American evangelicals, believing in the literal truth of the Bible, personal salvation and strict moral code, are key targets in Donald Trump’s election campaign.
In 2016, 81 per cent of white evangelicals voted for him, a higher proportion than for each of the previous three Republican candidates. Now he is courting their vote once more.
The way evangelicals are being mobilised in the United States and their overwhelmingly Republican leanings contrast with how British evangelicals get involved in politics and the explanation of the difference, was the subject of a Religion Media Centre zoom call.
Michael Wear, former faith adviser to Obama White House, said white evangelicals made up 27 per cent of the electorate, so their vote was of crucial value in swing states.
He predicted Trump would continue to win the white evangelical vote, but he said the importance of the black and Hispanic evangelical votes could not be underestimated. The black vote would go to Biden, he said, and in the states of Arizona or Florida, which had large Hispanic communities, their vote is key.
Andrea Hatcher, professor of politics at the University of the South in Tennessee, who has written books on evangelicals in the UK and US, said white evangelicals had traditionally voted Republican in large numbers. However, when Trump was Republican candidate in 2016, only 16 per cent of white evangelicals backed him, but once he was selected, they solidified behind him.
She described this as a transactional relationship — they do not like the man, Trump, but he will give them judges who will overturn the Roe v Wade judgment and end the scourge of abortion in their land.
The religious vote in the presidential election turns on abortion. Professor Hatcher said evangelicals act as if abortion were the most important issue. Televangelists were telling their audiences they must not vote for a baby killer.
In fact, Michael Wear explained that Joe Biden is a loyal Roman Catholic who acknowledges personal discomfort with abortion and expresses great moral nuance on the issue, taking “shots from both sides”. The televised debates will be crucial as he answers these difficult questions.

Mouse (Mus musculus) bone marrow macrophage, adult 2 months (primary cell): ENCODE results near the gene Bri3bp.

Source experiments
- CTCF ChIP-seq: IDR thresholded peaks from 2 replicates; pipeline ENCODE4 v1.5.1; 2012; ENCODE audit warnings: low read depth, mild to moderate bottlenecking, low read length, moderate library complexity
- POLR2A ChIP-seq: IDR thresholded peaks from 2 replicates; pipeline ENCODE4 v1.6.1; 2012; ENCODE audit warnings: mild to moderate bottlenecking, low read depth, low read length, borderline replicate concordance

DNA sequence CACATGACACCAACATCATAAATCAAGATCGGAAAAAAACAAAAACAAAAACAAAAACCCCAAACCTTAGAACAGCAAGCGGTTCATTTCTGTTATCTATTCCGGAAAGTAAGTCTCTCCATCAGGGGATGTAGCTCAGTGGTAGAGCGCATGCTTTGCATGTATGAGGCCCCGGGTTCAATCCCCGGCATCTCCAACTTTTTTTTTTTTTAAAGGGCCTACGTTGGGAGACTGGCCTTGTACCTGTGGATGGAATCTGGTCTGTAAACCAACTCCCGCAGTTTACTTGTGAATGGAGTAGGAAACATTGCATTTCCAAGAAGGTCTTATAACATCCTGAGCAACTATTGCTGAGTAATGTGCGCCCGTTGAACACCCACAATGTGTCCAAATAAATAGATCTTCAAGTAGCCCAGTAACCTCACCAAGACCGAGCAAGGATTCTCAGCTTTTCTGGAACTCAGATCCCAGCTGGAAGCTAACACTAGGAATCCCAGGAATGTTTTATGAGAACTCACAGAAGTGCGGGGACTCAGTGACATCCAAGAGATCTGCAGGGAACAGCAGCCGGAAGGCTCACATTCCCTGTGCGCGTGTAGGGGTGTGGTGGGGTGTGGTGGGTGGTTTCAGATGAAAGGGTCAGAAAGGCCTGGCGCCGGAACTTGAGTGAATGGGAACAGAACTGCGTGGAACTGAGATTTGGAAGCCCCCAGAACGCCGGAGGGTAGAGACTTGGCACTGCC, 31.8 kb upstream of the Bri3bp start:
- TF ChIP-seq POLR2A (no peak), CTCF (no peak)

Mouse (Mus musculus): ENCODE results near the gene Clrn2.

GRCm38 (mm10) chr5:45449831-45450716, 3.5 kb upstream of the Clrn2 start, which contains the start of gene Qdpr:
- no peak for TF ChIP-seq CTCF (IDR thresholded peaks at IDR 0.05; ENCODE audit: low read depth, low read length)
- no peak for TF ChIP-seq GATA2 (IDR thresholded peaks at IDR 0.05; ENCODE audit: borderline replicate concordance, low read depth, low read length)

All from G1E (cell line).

Professor Hatcher said Hillary Clinton’s campaign had mistakenly ignored broad swathes of religious voters, but Biden’s campaign was keenly interested and was expected to pick up some percentage points.
The place to look for movement in religious bloc votes is among white Roman Catholics and Hispanics, she suggested. In the white Catholic vote of 2016, where Trump led by 23 per cent over Hilary Clinton, but that lead was now reduced to five per cent against Biden.
Andy Flannagan, from the UK’s Christians in Politics/Christians on the Left, said there had been countless discussions on how to explain the differences between American and British evangelicals. In the UK, evangelicals supported all political parties; there was no bloc vote as in the States. His organisation was trying to foster dialogue and greater understanding rather than power-plays between opposing views. There were moments, he said, when a progressive response was required, and moments for a conservative response. This contrasted with the kneejerk response of a tribe and allowed discussion.
But he was finding that the American tribal isolation and political polarisation was slipping into British culture, with Brexit, the 2019 election and social media having an impact.
The Rev Mark Woods, the former editor of Christian Today, agreed, saying it was interesting that the church response to places of worship closing was the social damage on the worshippers, not the right of Christians to worship.
He suggested the non-partisan approach of British evangelicals may be because they were part of the Anglican church, which has to engage in society because it is part of the operation of the state and encompasses many ideas and beliefs.
He said there were some evangelical groups in Britain that were counter-cultural, producing incendiary press releases, but they were not mainstream.
Professor Hatcher had observed that evangelicals in the UK do not want to be seen as an ‘out group’. They feared being mocked and did not continually fight cultural war battles like their American counterparts.
Instead, when asked what the main issues were in society, they described social justice issues such as hunger, food banks, poverty and human trafficking. There was a sense, she believed, that battles over abortion and same-sex marriage had been fought.
Michael Wear suggested it was important to understand who the white evangelicals were in the States. The name described a culture rather than a set of beliefs. The place of religion when understanding the evangelical bloc vote should be understood — it was not, he said, the overriding definer of the vote: the culture was.
That was not to lessen the importance of faith, but it was to understand that religious communities created culture that in turn, created ways of looking at society and politics.
Here, he said, lay the danger of Christian beliefs being manipulated to reinforce or exacerbate issues of gender, race and nationalism.
As the discussion drew to a close, Mr Flannagan reflected that the American political scene offered important lessons for the left in this country. Should Labour become a narrow, progressive, mainly metropolitan movement, or a group representing working people with a spread of opinion on social issues?
View our zoom briefing on YouTube